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Decision No. 15,704

Appeal of JAMES D. HILLER from actions of the Board of Education of the Valley Central School District and Superintendent Richard Hooley regarding an election.

Decision No. 15,704

(December 21, 2007)

Donoghue, Thomas, Auslander & Drohan, LLP, attorneys for respondents, Daniel Petigrow and Bryn Sarvis Pace, Esqs., of counsel

MILLS, Commissioner.--Petitioner appeals certain actions of the Board of Education of the Valley Central School District (“respondent board” or “board”) and Superintendent Richard Hooley (“superintendent”) regarding the conduct of an election.  The appeal must be sustained in part.

On May 15, 2007, respondent board conducted its annual election and budget vote.  The voting took place at the district’s five elementary schools.  The preceding day, teachers and staff at the district’s Walden Elementary School (“Walden”) distributed printed coupons to students to bring home for each voting parent or guardian to fill out and deposit in a “Coupons for Polling” bin near the polling booths when they voted.  Each redeemed coupon entitled the student to either half a homework pass or a free book, depending on the grade.  At Montgomery Elementary School (“Montgomery”), teachers verbally informed students prior to the election that parents could pick up a homework pass from a basket at the polls.

Of the 2,173 people who signed in to vote on May 15, 41 apparently did not vote on the budget, which passed by 660 votes.  The Walden principal reported that 200 coupons were returned.  The superintendent stated that approximately 34 coupons had been issued at Montgomery.  This appeal ensued.  Petitioner’s request for interim relief was denied on June 18, 2007.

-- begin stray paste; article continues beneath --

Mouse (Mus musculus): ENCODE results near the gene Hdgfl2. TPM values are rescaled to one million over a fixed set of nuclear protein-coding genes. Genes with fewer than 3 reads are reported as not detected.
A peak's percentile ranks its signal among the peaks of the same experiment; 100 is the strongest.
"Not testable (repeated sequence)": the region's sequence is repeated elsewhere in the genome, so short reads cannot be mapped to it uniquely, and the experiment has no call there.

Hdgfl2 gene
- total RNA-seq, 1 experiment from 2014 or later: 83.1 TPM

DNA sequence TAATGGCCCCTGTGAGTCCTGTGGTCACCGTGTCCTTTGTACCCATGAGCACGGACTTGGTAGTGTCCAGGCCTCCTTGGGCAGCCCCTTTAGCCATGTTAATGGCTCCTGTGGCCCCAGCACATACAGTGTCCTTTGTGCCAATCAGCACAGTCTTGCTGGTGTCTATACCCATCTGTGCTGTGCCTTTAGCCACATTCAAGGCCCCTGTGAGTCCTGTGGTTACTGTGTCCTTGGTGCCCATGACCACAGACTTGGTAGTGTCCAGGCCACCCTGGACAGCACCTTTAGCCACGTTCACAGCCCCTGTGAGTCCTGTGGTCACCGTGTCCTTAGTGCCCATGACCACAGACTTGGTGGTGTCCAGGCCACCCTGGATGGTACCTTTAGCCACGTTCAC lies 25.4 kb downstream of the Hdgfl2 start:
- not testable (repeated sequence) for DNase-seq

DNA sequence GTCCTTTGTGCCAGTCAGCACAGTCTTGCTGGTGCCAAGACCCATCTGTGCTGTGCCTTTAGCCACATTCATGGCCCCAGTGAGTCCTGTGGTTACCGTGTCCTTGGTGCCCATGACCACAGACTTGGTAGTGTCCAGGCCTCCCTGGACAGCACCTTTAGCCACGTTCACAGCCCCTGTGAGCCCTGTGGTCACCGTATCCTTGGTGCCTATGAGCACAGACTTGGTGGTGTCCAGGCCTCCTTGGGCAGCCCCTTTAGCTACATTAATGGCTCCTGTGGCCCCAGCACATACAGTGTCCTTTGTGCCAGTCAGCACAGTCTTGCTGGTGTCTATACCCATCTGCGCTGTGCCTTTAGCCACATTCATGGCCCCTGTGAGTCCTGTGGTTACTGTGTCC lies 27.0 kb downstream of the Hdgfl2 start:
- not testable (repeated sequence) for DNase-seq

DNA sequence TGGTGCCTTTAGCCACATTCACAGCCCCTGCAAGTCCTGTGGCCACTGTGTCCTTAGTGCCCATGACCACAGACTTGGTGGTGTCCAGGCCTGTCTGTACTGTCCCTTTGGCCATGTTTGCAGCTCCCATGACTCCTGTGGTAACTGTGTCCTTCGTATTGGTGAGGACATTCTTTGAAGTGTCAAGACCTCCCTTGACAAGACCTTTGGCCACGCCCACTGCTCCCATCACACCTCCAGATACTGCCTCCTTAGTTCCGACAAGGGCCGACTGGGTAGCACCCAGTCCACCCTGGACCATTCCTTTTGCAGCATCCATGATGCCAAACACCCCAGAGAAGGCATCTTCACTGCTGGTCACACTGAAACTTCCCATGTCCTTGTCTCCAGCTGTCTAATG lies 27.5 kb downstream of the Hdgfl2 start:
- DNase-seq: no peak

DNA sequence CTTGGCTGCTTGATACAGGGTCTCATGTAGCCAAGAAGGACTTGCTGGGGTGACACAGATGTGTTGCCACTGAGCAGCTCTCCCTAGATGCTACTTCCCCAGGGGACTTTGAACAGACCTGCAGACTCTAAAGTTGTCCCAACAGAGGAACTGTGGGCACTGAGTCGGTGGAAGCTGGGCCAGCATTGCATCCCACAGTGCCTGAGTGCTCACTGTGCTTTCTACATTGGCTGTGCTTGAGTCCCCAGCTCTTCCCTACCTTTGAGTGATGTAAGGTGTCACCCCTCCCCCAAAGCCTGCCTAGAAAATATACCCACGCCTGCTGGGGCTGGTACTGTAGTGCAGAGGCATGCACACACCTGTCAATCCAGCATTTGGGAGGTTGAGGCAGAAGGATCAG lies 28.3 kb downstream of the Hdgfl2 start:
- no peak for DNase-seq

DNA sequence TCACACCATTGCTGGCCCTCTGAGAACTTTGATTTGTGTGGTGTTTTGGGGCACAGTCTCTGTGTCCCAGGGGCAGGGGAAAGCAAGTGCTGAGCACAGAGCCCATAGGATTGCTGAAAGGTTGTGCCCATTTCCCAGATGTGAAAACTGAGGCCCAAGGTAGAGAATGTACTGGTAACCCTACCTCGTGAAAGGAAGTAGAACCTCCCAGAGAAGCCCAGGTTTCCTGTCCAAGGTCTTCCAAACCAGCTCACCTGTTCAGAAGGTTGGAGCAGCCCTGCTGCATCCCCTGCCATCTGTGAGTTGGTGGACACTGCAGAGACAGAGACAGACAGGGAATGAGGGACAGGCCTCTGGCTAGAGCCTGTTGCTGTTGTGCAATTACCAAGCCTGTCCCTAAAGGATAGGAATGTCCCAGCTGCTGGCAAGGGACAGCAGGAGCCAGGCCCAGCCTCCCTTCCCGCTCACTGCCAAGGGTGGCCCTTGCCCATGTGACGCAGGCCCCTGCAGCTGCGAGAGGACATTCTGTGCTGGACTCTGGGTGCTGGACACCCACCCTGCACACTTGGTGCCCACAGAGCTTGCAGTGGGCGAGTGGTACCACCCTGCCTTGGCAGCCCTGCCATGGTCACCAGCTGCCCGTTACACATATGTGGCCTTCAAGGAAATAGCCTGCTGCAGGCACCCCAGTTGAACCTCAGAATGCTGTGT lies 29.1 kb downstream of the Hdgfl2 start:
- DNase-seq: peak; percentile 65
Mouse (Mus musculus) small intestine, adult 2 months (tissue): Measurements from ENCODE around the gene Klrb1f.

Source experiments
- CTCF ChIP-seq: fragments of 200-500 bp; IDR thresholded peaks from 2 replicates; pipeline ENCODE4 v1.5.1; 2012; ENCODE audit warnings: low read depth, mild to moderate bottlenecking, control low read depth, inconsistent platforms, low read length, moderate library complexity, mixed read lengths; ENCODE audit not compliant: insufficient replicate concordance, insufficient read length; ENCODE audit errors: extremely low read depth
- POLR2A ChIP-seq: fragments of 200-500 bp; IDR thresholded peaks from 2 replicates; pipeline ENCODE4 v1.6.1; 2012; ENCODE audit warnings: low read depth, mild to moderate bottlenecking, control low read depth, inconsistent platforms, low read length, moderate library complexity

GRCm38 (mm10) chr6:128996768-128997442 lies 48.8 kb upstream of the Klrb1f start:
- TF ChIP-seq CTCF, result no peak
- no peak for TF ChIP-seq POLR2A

Petitioner contends that respondents intended to influence the outcome of the budget vote by targeting a certain group of voters who are more inclined to support the budget, because coupons and gifts were only offered to those voters whose children attended elementary school.  He maintains that parents were clearly targeted because at Walden, a PTA book sale and student art exhibit, held in the same room where the voting took place, were promoted only to parents.  He also alleges that the book sale and art show created a voting atmosphere rife with so many irregularities that it demonstrated a clear and convincing pattern of informality to the point of laxity in adherence to the Education Law.  He claims that those events, along with a poetry reading, greatly reduced parking availability, which also discouraged voting by certain portions of the electorate.

Petitioner asserts, and respondents concede, that the coupons were prepared and funded by the district during school hours using school supplies and equipment, and that there were no distance markers posted outside Walden as required by Education Law §2031-a.  Petitioner also alleges that his civil rights were damaged by respondents’ actions.  Although petitioner concedes it is difficult to demonstrate that these irregularities affected the outcome of the election, he requests that I issue an order: prohibiting any future rewards; directing respondents to cease any partisan activities and use of public funds/resources for rewards in future elections; prohibiting PTA or other special events within 100 feet of a polling place; and directing the posting of distance markers.